Baer: So it was started in the summer in like June of 2015, on the margins of some meeting between Merkel and Hollande. The French and the Germans are very committed to the idea that they might be able to mediate peace between Ukraine and Russia. It was supposed to implement the Minsk Agreement, and it just hasn’t been productive so far. I don’t think that the Russians will do anything — I don’t think the Ukrainians feel comfortable negotiating anything without the Americans at the table. And I don’t think the Russians feel like anything is guaranteed without the Americans at the table. So I just, I’m fine with France and Germany taking the lead, but I think the U.S. has to be there.
And there was a meeting of this group in Paris yesterday, and which the U.S. was supportive of, and so I’m watching to see whether or not the United States gets added in some ad hoc way, whether there are future meetings. I guess the reason I would watch it, if the U.S. were to join future meetings that would signal to me that it’s actually there’s some diplomacy happening there.
That’s meant to be focusing mainly on the existing Russian invasion, the occupation of the Donbas, so that’s not about the threat of the new invasion, but it would be interesting to me if there was forward movement on other parts of Ukraine. The announcement of the American ambassador is one. I think that last week movement of troops into Belarus was a game changer for the U.S., because there are all kinds of new implications if you’re using a third country as your launchpad for war, and so it complicates things and it also looks more serious if you’re starting to deploy to third countries and stuff like that. So I think that was that last week, you noticed a difference in the U.S. tone and tenor in response to that.
So things like that. But in general, like what I would do and I don’t think people always catch this is because there’s a boiling frog aspect to it. There are statements coming out from the White House or State Department. Almost every day on stuff related to this and like last week, there was a noticeable change in the tenor as the U.S. became less, I think more pessimistic about the prospects of diplomacy and those I don’t have anything better to look for in those statements as tea leaves, in terms of what the U.S. assessment is of the prospects of the escalation are, so it’s bad.
Blade: Right. That’s very sobering.
There’s a lot of talk, and I’ve just been seeing some like about in terms of, there’s like comparisons to Afghanistan and making sure that all Americans are able to get out of Ukraine. Is that comparing apples to oranges?
Blade: And could you unpack that a little bit? I mean, I can kind of guess the reasons why. How is that apples to oranges?
Blade: Well, the level of development in Ukraine in terms of infrastructure and transport and stuff like that is not comparable to Afghanistan. I think it would be– if there were a Russian invasion–you would definitely want to, obviously, for safety reasons, it’s not safe to be in a war zone, so you would want people to be able to evacuate and you’d have to plan for that.
A major concern [in Afghanistan] was also that there were tens of thousands, if not hundreds of thousands of locals who had worked for the Americans. The Americans that are in Ukraine are not a departing occupying power. There’s just not the same footprint there — the Americans are in Ukraine or there as business people or young [people working on] democracy assistance or whatever. And it’s just it’s a different context.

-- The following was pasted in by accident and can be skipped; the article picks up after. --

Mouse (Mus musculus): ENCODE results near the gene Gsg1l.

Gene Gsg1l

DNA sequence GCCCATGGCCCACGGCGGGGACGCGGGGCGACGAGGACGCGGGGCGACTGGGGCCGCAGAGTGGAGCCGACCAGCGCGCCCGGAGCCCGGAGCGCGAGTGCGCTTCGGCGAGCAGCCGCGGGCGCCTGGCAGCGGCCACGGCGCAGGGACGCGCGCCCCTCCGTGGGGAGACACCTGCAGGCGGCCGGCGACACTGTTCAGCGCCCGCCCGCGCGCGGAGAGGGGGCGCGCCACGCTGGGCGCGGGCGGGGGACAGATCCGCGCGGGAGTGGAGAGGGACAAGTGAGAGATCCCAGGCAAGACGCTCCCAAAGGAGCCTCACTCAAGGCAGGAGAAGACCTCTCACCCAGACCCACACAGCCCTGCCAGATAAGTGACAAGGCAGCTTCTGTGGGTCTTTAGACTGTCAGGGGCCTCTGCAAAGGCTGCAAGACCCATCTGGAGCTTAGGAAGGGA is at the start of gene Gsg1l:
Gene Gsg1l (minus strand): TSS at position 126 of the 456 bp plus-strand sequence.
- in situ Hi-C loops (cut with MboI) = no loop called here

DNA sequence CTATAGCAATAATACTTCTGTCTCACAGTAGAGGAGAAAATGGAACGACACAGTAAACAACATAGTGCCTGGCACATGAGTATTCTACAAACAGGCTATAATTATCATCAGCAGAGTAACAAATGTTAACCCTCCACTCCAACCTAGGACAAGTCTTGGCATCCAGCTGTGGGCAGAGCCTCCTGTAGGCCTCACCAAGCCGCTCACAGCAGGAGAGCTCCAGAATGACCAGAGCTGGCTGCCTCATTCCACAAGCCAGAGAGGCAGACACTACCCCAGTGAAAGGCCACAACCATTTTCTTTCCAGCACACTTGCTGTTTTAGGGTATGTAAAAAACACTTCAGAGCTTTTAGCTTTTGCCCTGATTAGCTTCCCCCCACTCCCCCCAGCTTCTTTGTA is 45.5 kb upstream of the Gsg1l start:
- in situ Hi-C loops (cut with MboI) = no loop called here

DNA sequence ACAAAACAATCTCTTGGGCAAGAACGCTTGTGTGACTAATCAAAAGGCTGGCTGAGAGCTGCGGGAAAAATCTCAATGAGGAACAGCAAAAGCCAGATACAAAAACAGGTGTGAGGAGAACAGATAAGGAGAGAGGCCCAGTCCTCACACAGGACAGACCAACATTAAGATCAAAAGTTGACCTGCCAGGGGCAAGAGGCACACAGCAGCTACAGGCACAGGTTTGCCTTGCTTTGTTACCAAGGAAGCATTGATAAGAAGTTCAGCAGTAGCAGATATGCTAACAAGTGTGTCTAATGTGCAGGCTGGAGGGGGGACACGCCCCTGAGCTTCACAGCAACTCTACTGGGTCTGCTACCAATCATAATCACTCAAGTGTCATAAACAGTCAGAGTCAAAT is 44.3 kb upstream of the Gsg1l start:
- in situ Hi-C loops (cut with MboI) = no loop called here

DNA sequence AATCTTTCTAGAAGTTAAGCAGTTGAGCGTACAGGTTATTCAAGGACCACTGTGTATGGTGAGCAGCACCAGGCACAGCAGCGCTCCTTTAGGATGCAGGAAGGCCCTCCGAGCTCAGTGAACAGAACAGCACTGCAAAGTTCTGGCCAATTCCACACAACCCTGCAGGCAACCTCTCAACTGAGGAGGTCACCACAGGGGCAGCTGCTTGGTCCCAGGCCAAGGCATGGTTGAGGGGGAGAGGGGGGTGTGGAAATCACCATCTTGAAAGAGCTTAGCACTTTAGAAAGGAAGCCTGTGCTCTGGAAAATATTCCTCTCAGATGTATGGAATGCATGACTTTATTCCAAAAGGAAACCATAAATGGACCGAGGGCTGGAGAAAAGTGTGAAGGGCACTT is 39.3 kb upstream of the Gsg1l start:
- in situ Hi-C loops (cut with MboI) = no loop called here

Blade: Why do you think the Russians put up with Putin? I mean, this is a country that was a world power and I would think has some economic potential just given its sheer size, first of all, and they do have oil to offer people. So why aren’t the Russians like angry at him for obstructing their participation in the global order as opposed to just putting up with him for years and years and years.
Baer: Successful instrumentalisation of cynicism. The lack of a belief in an alternative will keep you from fighting for it.
Blade: That’s pretty succinct.
Baer: I mean, I don’t think there’s any question that the people of Russia could be better off or different in terms of kitchen table issues, and ease of navigating the world, prospects for their future for their children’s future. The amount of money that Putin has invested into military modernization that Russia can ill afford, while he’s cut pensions and social services and health care. It’s just it’s objectively true that the average Russian person would be better served by a different leader. But he’s done a very good job of effectively selling off the country for profit and persuading people through repression and propaganda that there is no alternative.
Blade: And Putin won’t be around forever. Once he finally goes, is an alternative going to emerge, or will it be the next guy in Putin’s mold?
Baer: I think it’s far from clear that what comes after Putin isn’t worse and bloody. Regimes like this don’t reliably have stable transitions.
Blade: Wow, okay.
Baer: Yeah, we shouldn’t… we should be careful about wishing… wishing for his demise.
Blade: That’s good to know. It’s kind of a frightful note for me to end my questions. But actually before I sign off, there’s one more thing too because I do kind of want to talk about the intersection about your old job in democracy and human rights and then a Venn diagram of that with your experience in Eastern Europe in particular. Do you have a sense of what’s at stake for LGBTQ people in Ukraine or if they’re in more danger right now than they would be otherwise?
Baer: That’s a good question. I mean, my knee jerk reaction is yes. That — as mixed of a picture as Ukraine has been in the last seven years, or eight years — there have been meaningful steps forward, and certainly, in terms of visibility.
I guess, in the sense that Ukraine is better than Russia today, if you’re gay, if Russia is going to occupy or control Ukraine we can expect that it will get worse because it will become more like Russia.